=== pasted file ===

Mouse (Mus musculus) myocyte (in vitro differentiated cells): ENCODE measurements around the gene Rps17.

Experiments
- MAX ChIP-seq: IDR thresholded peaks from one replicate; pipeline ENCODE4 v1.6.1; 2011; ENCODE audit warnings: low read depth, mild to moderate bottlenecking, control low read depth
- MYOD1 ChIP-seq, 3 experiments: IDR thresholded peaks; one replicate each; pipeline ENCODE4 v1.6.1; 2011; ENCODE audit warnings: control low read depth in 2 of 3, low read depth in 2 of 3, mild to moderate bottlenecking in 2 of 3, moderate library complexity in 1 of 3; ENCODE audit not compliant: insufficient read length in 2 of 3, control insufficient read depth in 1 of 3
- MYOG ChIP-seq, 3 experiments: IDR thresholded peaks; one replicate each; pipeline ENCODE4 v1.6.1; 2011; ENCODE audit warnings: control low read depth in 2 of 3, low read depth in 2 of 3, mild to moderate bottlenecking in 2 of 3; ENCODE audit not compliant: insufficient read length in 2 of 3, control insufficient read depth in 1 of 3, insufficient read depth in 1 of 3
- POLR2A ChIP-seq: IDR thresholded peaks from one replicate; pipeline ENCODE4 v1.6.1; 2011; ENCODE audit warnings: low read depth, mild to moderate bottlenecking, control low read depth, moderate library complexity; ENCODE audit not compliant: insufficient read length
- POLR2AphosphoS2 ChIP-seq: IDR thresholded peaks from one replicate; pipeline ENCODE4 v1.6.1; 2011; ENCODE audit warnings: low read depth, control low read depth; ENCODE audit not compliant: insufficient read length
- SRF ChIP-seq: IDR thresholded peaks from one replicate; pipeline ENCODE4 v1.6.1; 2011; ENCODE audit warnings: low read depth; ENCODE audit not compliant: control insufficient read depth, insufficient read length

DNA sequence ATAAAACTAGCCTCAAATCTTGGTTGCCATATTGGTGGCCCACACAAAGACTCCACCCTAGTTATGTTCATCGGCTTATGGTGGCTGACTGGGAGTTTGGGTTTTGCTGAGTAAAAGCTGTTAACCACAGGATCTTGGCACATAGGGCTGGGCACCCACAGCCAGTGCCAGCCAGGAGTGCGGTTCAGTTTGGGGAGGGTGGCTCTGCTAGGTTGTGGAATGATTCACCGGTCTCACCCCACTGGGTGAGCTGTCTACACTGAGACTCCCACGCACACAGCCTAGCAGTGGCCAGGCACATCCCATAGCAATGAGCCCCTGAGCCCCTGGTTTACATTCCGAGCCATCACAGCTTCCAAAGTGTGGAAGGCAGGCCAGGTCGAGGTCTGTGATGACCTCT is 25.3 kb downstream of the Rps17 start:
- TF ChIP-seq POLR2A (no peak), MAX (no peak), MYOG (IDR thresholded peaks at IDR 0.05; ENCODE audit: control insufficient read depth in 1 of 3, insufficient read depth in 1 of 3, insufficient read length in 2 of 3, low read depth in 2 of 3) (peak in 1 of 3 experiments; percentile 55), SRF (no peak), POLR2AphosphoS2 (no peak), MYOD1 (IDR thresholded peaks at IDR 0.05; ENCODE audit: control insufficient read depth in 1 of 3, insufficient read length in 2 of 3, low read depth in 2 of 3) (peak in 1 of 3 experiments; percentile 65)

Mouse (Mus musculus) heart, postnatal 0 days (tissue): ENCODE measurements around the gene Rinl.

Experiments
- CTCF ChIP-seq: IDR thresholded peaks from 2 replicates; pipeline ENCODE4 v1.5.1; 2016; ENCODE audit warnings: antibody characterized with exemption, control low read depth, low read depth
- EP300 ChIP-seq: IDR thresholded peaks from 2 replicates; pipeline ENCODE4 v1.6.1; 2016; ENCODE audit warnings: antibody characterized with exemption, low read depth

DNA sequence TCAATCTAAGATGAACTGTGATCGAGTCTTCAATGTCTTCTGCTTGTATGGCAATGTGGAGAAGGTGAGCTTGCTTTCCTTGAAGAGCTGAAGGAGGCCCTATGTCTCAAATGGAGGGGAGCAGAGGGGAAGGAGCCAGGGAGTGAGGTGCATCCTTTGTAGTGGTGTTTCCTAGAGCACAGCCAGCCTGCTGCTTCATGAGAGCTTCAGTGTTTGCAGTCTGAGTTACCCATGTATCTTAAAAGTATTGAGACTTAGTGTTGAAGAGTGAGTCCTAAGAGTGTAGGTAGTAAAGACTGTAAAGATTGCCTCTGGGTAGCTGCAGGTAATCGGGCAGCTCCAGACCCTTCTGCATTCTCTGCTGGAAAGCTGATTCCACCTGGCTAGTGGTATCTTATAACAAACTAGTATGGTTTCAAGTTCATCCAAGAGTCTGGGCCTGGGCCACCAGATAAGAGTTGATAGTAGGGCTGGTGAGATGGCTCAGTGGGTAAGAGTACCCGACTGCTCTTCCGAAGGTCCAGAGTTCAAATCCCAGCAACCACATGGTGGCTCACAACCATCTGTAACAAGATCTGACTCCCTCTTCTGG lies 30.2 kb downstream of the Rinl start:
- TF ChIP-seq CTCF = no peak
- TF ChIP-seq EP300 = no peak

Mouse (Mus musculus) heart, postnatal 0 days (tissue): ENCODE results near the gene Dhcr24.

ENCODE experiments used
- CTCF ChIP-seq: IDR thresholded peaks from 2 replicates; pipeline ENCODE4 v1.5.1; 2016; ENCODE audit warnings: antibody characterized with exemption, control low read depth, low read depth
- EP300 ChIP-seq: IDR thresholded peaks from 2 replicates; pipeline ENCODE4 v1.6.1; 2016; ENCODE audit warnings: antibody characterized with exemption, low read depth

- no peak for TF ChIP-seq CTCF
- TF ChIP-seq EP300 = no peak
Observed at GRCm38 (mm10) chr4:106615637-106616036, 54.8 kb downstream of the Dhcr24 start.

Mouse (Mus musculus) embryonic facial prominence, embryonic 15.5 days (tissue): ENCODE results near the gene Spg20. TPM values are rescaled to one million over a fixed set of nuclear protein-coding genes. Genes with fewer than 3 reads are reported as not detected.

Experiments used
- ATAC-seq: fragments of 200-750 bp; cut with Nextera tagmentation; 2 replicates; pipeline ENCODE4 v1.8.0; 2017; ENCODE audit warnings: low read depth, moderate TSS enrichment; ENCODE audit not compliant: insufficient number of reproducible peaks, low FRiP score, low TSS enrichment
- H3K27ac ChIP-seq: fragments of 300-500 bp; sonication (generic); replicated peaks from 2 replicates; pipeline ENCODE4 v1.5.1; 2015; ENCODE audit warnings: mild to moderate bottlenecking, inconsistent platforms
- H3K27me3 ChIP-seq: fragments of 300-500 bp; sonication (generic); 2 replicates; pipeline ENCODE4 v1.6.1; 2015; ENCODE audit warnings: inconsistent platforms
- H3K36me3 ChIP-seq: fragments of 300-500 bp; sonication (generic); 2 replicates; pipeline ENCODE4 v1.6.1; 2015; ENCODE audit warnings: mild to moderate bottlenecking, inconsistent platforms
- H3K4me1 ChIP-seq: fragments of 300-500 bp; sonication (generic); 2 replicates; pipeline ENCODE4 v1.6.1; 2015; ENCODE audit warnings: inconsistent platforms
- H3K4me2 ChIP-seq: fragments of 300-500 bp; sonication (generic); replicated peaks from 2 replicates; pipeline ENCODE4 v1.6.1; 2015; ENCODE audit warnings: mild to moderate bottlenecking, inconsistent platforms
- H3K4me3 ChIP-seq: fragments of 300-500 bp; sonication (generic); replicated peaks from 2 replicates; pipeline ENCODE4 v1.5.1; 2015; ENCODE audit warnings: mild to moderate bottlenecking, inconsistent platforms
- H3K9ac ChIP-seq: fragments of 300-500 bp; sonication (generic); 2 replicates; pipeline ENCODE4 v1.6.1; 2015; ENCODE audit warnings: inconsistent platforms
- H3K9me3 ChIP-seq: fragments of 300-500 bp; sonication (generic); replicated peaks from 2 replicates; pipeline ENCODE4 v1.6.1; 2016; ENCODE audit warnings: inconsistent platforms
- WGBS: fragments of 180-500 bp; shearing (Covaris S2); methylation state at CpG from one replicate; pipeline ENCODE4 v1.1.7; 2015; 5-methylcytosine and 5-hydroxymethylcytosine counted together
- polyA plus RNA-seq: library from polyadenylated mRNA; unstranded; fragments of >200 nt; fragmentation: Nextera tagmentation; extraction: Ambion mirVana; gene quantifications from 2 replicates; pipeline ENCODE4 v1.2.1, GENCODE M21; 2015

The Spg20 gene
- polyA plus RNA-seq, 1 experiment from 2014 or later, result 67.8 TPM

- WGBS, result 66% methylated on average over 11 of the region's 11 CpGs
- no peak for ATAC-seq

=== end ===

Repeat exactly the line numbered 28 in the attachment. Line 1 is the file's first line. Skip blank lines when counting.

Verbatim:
- H3K27ac ChIP-seq: fragments of 300-500 bp; sonication (generic); replicated peaks from 2 replicates; pipeline ENCODE4 v1.5.1; 2015; ENCODE audit warnings: mild to moderate bottlenecking, inconsistent platforms